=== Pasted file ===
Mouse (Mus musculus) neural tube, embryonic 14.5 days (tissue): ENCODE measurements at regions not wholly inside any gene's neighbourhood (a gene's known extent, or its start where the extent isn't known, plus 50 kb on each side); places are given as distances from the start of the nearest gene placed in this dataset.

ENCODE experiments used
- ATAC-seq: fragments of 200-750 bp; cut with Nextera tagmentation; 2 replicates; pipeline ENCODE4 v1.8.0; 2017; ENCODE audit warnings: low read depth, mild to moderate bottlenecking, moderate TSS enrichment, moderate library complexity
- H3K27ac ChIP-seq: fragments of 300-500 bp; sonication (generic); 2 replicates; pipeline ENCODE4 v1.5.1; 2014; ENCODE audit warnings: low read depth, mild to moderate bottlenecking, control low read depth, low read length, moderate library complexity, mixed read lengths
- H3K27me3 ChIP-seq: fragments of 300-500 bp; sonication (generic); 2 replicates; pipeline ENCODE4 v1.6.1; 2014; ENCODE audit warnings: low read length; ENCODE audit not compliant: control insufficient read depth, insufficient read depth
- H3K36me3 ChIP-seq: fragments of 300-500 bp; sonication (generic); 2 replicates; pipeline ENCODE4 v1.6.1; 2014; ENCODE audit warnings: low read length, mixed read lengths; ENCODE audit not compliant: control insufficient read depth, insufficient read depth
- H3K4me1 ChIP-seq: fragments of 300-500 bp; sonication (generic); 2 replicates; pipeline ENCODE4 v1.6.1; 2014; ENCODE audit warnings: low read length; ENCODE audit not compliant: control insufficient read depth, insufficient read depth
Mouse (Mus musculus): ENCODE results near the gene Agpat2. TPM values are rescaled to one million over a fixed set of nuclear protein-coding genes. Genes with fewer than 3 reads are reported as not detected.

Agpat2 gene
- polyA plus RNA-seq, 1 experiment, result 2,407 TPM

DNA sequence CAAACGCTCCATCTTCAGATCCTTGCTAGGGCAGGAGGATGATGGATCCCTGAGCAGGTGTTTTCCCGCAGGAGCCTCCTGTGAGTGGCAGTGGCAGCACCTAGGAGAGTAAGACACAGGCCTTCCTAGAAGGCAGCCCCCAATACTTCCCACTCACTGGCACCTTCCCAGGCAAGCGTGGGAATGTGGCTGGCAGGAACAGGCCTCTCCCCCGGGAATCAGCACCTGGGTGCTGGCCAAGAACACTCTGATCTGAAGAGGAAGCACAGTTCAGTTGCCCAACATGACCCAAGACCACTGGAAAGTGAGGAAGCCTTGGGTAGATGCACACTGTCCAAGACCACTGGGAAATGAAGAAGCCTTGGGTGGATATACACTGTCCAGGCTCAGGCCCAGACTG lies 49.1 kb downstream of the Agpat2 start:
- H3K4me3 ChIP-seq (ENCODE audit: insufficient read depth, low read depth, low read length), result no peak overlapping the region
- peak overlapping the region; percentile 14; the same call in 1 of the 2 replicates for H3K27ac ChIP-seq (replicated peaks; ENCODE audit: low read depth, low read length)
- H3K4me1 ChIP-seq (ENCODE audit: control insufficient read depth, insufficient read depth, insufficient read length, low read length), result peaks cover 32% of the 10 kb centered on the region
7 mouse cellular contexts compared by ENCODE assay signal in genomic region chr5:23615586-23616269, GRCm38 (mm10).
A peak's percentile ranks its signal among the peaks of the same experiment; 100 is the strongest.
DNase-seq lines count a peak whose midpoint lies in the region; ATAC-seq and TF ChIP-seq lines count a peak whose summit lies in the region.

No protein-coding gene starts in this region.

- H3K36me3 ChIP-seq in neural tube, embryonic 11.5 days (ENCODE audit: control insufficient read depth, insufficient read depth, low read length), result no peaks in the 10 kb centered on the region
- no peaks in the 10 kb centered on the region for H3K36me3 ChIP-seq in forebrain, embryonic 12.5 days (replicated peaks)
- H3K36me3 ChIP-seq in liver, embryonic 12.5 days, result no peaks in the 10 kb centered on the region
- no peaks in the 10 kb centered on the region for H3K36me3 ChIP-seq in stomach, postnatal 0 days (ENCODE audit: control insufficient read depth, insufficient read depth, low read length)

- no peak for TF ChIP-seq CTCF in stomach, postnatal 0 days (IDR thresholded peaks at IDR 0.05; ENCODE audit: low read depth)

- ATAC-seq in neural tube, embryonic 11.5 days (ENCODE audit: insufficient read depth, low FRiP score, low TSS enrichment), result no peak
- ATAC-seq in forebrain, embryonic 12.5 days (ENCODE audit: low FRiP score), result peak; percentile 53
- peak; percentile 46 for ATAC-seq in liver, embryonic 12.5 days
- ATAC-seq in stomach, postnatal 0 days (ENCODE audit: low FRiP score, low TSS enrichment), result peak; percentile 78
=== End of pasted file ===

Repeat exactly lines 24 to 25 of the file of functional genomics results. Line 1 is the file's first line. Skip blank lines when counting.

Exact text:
- ATAC-seq in neural tube, embryonic 11.5 days (ENCODE audit: insufficient read depth, low FRiP score, low TSS enrichment), result no peak
- ATAC-seq in forebrain, embryonic 12.5 days (ENCODE audit: low FRiP score), result peak; percentile 53